Theodora Kroeber’s husband, Alfred Kroeber, was the curator of the University of California’s Museum of Anthropology in 1911, when Ishi appeared in the corral of a slaughterhouse in Oroville, California, completely alone and the last of his people. Upon hearing of Ishi, Kroeber immediately sent a representative of the museum to Oroville and instituted negotiations with the Indian Bureau in Washington, D.C., to save this “last wild man” and to bring him to the museum. Kroeber was among those closest to Ishi during his days there and, in fact, gave him the name “Ishi,” which means simply “man” in the Yahi language. (The Native American remained true to his tribal ways and never revealed his given name to the white strangers.)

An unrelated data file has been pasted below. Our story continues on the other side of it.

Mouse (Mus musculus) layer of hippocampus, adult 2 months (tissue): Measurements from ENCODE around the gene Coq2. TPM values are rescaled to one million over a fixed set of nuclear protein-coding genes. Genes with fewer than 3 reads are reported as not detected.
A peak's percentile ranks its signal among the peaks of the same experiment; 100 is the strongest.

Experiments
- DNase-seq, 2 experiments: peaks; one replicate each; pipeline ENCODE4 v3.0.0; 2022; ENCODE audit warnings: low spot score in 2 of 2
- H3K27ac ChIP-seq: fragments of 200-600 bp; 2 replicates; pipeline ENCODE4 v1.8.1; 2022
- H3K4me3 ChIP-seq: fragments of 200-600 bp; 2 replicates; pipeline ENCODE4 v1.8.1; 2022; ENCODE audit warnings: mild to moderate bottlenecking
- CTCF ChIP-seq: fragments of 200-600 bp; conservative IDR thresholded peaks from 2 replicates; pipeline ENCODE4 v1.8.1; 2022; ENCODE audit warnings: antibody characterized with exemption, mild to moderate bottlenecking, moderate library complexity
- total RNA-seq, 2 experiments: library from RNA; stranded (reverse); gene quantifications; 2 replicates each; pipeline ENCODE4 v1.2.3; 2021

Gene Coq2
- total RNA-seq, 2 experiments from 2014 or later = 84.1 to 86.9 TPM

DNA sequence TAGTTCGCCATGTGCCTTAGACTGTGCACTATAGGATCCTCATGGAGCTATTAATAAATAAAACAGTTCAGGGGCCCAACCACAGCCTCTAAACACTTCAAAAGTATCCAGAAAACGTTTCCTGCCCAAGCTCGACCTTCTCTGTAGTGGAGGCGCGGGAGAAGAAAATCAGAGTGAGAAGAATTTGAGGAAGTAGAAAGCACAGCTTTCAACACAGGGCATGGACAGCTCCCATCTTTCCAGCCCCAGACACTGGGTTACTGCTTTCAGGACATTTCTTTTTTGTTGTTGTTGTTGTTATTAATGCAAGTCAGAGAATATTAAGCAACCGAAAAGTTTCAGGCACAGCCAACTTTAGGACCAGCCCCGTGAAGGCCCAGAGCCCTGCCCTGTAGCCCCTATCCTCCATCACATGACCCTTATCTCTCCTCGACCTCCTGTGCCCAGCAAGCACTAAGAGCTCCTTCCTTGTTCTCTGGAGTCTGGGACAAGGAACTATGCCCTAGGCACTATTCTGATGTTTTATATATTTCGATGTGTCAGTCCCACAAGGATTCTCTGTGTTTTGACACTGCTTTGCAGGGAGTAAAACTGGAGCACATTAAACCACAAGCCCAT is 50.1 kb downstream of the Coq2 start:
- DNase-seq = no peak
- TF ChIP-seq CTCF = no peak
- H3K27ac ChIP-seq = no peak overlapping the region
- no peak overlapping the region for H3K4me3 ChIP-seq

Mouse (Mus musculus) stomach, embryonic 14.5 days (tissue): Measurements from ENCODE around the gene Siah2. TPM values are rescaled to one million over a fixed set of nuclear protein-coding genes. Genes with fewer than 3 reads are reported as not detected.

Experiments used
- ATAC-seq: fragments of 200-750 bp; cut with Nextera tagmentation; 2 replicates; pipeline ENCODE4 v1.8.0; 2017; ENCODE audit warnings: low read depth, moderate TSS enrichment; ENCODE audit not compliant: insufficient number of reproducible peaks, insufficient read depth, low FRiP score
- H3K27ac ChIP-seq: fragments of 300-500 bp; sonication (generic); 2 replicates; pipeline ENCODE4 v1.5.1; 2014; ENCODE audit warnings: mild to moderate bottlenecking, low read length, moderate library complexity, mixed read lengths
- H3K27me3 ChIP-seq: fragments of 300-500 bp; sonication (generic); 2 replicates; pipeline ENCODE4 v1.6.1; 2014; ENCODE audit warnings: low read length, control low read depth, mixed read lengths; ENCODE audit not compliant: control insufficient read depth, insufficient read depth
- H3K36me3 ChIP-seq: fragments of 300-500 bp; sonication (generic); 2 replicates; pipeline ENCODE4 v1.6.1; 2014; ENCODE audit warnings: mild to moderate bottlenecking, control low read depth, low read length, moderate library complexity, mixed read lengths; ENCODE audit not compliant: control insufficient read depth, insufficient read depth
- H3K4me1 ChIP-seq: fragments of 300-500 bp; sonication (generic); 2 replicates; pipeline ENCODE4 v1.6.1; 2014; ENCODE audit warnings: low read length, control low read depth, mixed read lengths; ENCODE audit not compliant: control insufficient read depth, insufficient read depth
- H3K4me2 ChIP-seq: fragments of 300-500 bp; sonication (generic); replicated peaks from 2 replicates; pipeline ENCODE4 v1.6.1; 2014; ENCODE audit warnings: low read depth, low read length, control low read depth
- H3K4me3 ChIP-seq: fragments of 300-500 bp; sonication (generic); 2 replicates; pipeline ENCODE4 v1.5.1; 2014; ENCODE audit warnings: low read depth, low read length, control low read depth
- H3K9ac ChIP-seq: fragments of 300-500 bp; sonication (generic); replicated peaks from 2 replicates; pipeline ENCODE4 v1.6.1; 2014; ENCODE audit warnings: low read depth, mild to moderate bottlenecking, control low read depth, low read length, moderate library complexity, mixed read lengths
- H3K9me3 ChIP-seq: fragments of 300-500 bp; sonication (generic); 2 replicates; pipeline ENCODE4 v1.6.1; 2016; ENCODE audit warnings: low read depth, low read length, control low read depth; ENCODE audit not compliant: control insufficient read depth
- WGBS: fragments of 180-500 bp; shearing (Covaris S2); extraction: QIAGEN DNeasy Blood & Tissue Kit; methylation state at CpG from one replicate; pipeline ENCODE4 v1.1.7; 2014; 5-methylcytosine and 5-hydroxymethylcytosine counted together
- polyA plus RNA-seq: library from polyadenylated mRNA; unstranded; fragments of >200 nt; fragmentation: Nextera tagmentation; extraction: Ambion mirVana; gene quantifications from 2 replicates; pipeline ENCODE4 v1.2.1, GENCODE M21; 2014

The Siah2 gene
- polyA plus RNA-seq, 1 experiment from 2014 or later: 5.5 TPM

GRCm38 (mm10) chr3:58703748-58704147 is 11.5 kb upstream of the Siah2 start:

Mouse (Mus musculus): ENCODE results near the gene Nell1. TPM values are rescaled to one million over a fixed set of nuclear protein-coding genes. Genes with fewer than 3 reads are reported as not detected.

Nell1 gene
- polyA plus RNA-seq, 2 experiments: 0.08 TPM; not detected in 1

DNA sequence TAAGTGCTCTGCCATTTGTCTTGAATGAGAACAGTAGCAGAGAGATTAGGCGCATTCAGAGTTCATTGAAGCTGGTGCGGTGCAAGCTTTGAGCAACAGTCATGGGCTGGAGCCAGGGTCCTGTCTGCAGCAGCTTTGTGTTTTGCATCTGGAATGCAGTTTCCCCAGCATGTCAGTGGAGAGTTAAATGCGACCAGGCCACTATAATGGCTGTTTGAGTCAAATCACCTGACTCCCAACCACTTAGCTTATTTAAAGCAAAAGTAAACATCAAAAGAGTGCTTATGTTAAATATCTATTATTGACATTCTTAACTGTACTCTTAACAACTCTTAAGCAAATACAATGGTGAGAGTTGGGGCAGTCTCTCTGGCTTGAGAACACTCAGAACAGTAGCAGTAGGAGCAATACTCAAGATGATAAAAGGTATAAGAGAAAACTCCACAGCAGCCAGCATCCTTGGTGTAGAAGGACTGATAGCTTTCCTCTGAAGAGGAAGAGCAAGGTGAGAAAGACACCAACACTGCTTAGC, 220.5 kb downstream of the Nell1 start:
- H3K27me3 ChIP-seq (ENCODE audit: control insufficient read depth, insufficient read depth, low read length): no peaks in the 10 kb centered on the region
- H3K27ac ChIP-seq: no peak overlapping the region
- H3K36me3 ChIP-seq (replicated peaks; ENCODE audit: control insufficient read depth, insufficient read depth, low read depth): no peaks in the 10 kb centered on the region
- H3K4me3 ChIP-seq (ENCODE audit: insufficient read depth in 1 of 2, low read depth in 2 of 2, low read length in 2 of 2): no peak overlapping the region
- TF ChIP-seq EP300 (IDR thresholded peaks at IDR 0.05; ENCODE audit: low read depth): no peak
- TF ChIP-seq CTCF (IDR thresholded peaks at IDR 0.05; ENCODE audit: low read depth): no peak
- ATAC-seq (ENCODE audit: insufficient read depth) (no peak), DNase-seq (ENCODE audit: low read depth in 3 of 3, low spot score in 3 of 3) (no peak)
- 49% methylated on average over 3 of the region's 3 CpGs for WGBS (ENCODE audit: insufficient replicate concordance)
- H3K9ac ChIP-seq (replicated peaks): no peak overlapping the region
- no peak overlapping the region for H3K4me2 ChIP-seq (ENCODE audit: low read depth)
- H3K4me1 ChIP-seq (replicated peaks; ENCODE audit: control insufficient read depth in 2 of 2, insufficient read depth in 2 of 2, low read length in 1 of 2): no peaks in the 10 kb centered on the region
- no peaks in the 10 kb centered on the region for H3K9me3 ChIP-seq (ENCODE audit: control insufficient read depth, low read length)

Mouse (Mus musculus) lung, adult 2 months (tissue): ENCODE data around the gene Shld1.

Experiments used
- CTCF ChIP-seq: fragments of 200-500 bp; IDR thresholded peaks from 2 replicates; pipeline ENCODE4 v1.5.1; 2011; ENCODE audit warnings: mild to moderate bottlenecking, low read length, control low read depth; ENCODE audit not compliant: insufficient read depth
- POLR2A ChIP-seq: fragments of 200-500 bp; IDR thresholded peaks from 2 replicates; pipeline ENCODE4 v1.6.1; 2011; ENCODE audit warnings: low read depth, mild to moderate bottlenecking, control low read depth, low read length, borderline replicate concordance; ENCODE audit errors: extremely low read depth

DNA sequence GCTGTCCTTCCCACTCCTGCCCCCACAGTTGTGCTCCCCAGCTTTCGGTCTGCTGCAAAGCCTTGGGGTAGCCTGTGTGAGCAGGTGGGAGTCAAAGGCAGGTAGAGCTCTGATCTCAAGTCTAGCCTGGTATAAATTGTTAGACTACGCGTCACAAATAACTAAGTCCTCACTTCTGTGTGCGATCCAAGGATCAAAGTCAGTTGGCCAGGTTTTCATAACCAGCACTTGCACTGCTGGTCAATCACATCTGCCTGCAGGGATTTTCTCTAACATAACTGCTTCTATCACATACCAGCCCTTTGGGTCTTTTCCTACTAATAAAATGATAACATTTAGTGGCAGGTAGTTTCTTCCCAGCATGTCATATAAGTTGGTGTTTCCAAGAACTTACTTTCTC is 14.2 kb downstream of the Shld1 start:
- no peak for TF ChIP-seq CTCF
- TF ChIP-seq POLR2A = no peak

Theodora Kroeber drew on her husband’s memories of Ishi, as well as on the published accounts of him. She also incorporated, as did Robbins the illustrator, Ishi’s material possessions and other representative artifacts that are still preserved at the museum. Although Kroeber tells the story in the third person, her use of Ishi’s point of view throughout makes the book less a memoir or an anthropological study than a sensitive re-creation of the Yahi world. Kroeber’s sympathies are certainly with Ishi and his people. Nevertheless, she is careful to offer a balanced representation of both the Native Americans and the whites, emphasizing the differences among those who feared their counterparts and regarded them...
(The entire section is 540 words.)
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